Carla Hayden was sworn in as the Librarian of Congress today, and with that, the “rock star librarian” became the first woman and the first black person to head the institution.
Carla Hayden is the 14th Librarian of Congress and was nominated by President Barack Obama to lead the 216-year-old institution.
At the age of 64, Hayden is one of the most vibrant figures in American academia and is most famous for her fierce campaign against the USA Patriot Act — legislation that would harm the privacy of library goers — when she was president of the American Library Association.
Hayden’s swearing in by Chief Justice John Roberts was broadcast live on YouTube. She is now in charge of the world’s largest library.
Dr. Carla Hayden, Pres Obama's nominee to be Librarian of Congress, being sworn in at noon by the Chief Justice. pic.twitter.com/13znP2fbF8— Mark Knoller (@markknoller) September 14, 2016
Between 2003 and 2004, Hayden’s headship at the American Library Association was thrown into sharp significance when the USA Patriot Act came to the fore.
The act would enable the government to gain information on library usage of citizens, and as such, was an infringement of the freedom of a library goer.
Hayden — by then a known figure who was already familiar to Barack and Michelle Obama — spoke out against the law. Her one action caused a ripple that led quarters to question her nomination to the Library of Congress, with allegations that she is “anti-establishment.”
However, the first person to debunk those theories is Hayden herself. In an interview with USA Today, the seasoned librarian spoke about the necessity of speaking out then.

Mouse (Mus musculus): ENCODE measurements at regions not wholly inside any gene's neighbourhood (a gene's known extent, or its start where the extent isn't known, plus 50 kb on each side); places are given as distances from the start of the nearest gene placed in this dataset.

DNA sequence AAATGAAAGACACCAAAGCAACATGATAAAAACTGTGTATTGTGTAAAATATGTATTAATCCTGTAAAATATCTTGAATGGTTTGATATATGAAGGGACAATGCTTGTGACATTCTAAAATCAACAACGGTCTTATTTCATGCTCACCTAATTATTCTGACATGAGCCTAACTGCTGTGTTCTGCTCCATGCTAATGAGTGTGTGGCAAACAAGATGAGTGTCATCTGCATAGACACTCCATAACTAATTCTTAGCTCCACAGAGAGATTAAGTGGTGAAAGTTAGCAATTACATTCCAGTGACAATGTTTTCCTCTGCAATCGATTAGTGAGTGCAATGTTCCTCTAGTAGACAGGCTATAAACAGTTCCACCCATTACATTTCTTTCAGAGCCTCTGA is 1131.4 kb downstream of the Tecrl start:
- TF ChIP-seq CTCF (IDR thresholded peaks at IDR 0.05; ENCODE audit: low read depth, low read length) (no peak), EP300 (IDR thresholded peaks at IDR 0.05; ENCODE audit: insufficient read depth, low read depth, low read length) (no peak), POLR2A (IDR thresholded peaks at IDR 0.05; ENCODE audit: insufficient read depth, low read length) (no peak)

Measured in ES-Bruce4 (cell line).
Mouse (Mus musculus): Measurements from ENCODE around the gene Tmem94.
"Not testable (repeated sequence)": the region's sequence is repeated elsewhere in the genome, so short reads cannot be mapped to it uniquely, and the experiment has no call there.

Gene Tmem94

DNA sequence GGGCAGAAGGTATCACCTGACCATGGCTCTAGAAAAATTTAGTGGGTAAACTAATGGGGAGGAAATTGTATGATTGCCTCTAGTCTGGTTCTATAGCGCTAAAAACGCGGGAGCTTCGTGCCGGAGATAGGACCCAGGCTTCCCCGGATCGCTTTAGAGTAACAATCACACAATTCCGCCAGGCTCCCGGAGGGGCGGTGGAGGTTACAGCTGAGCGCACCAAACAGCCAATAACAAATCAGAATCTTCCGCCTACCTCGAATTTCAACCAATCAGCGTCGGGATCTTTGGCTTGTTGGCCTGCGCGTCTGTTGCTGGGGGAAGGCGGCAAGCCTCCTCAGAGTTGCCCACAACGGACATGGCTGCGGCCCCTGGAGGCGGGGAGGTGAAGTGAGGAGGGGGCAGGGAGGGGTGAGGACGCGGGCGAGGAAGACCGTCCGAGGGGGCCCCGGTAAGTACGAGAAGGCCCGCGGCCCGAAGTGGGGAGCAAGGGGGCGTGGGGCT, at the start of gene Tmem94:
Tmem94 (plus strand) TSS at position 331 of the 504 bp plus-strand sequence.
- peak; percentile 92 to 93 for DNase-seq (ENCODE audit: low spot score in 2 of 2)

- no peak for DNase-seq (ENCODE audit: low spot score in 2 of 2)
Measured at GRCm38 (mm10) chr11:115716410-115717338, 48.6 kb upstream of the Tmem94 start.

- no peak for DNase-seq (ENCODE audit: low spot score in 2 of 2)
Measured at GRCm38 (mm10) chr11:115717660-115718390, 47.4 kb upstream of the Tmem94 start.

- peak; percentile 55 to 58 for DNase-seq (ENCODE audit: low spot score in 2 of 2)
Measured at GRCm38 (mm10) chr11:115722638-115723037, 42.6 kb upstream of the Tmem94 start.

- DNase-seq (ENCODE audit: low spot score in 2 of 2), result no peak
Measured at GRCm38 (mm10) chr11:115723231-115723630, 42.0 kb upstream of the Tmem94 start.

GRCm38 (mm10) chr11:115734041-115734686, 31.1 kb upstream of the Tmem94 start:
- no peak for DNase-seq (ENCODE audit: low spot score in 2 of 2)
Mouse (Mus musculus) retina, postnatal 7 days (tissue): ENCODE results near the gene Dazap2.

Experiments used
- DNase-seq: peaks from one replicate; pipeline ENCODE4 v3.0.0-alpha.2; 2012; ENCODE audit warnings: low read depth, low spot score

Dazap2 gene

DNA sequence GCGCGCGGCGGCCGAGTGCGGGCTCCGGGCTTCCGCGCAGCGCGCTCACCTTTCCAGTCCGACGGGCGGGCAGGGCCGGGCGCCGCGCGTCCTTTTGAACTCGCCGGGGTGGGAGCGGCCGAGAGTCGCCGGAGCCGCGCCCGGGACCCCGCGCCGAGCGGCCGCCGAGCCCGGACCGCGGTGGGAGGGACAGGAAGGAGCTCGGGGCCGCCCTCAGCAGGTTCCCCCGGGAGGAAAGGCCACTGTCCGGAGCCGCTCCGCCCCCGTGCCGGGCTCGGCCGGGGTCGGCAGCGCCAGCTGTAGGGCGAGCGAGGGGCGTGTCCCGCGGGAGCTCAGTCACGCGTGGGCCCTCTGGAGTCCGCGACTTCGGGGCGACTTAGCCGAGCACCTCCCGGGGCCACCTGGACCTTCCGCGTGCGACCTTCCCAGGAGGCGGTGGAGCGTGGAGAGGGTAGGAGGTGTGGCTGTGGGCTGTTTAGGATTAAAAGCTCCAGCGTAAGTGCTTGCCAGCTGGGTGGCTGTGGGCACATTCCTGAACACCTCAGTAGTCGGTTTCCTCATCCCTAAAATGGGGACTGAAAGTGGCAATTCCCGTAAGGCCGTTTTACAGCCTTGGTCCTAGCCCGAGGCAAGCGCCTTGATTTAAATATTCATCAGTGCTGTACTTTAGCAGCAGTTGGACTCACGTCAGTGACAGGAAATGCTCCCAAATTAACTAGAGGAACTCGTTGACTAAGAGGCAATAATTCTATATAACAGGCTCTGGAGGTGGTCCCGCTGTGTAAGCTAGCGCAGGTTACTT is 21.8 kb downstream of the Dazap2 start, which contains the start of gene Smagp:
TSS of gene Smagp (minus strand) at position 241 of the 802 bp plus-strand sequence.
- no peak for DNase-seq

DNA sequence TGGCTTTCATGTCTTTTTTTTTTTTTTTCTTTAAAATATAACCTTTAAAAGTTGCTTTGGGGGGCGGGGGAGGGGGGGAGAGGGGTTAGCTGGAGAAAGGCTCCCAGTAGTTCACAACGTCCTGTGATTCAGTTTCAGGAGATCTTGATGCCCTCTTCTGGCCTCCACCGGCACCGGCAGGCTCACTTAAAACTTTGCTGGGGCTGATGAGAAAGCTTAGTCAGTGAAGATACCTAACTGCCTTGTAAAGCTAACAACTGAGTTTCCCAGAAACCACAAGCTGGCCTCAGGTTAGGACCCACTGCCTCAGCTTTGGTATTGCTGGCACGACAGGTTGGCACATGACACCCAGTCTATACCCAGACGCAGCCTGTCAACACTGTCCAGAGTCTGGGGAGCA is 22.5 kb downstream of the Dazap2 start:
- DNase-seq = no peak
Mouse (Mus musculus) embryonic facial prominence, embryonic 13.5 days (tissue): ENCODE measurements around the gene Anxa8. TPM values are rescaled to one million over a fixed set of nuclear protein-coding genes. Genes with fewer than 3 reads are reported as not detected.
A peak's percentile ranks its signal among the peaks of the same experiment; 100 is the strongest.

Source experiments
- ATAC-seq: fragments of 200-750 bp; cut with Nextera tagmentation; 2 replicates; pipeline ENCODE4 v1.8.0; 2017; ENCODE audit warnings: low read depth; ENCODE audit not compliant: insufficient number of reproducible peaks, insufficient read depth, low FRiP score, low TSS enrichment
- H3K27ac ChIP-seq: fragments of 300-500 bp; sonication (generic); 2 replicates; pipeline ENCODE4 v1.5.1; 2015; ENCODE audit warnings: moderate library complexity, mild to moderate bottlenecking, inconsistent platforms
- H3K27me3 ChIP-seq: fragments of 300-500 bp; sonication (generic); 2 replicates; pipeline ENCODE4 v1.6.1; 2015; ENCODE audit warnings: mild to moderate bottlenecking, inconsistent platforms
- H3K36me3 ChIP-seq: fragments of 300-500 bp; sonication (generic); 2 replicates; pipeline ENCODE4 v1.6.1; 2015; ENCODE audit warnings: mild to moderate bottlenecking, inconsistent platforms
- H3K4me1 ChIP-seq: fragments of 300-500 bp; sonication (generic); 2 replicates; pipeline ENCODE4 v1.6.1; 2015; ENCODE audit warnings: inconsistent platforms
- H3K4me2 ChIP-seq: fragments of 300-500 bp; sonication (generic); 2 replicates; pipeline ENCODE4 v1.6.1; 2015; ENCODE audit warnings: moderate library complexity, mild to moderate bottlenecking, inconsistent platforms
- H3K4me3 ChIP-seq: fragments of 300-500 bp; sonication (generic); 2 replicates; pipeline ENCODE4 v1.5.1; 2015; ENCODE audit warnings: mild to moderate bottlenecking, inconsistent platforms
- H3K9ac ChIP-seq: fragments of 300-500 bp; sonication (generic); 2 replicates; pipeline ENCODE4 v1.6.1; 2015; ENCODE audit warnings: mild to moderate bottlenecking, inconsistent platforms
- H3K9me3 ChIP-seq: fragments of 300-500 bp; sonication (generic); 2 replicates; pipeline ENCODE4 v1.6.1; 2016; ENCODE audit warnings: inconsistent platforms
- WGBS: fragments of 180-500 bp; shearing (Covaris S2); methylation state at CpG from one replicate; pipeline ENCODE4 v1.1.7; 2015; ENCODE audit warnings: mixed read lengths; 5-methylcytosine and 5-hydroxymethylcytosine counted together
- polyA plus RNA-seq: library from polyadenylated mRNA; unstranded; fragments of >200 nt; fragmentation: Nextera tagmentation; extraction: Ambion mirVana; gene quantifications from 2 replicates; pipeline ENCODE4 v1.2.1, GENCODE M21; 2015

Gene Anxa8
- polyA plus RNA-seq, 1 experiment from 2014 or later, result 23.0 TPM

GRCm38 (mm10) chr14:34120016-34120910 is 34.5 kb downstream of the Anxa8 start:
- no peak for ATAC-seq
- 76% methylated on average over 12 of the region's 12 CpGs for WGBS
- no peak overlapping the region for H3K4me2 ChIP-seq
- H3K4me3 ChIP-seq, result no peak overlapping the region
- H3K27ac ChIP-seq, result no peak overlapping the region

“That was a time when everyone was concerned about national security, and what the library community was concerned about was that we make sure there was a balance with security and with personal freedom to know — that you could have an interest in a topic and no intend to do anything. People wanted to know about jihad, they wanted to know what was going on. And we just wanted to make sure that people had a right to know, and that that right couldn’t be infringed upon.”
On an early flight to see Dr. Carla Hayden sworn in as Librarian of Congress. Couldn’t be more thrilled & I look forward to working w/ her!— Dan Cohen (@dancohen) September 14, 2016
During her long tenure from 1993 to August, 2016, as head of the Enoch Pratt Free Library in Baltimore of Maryland, Carla Hayden rose to prominence by bringing to light the powers of a librarian.
Hayden not only leaves behind a legacy of expertly keeping alive an fast dwindling edifice of education and culture — the city library — but also key moments that distinguished her as a vocal advocate of the necessity of reading.
Hayden — a doctorate degree holder from the University of Chicago and therefore affectionately known as ‘Doc’ to people — has turned the notion of the quiet pushover librarian on its head.
When the city of Baltimore was ravaged by riots following the police custody killing of Freddie Gray, in 2015, Hayden’s decision to keep the Pratt Library open garnered praise for her from all over the country.
The Washington Post reported on the farewell program organized in Baltimore to honor and bid goodbye to Carla Hayden as she takes up her new job.
According to the Post, the function saw city residents of all walks of life come up to Hayden and wish her well. The article quotes Maureen O’Neill, a librarian at the Baltimore Polytechnic Institute.
“She’s like a rock star. To see a librarian exalted and appreciated is very touching.”
From earning $224,908 (her earnings last year) for heading a 22-branch institution, Hayden, according to the same article, will be earning $179,700 annually for a ten-year term.
She is the first Library of Congress head to be serving a set term of 10 years and takes over from James Billington.
Carla Hayden today will become the 1st woman & 1st African American to lead the Library of Congress pic.twitter.com/kViD208WKK— Jake Tapper (@jaketapper) September 14, 2016
As her senior advisor, Carla Hayden has chosen Roswell Encina, who served as director of communications at Enoch Pratt for the last ten years. According to the Baltimore Sun, Encina is “honored” to be chosen, yet “sad” to leave the city and the institution he has served for so long.
Carla Hayden, however, will not be leaving her beloved Baltimore. She will travel every day to Washington from there.
[Photo by Ted S Warren/AP Images]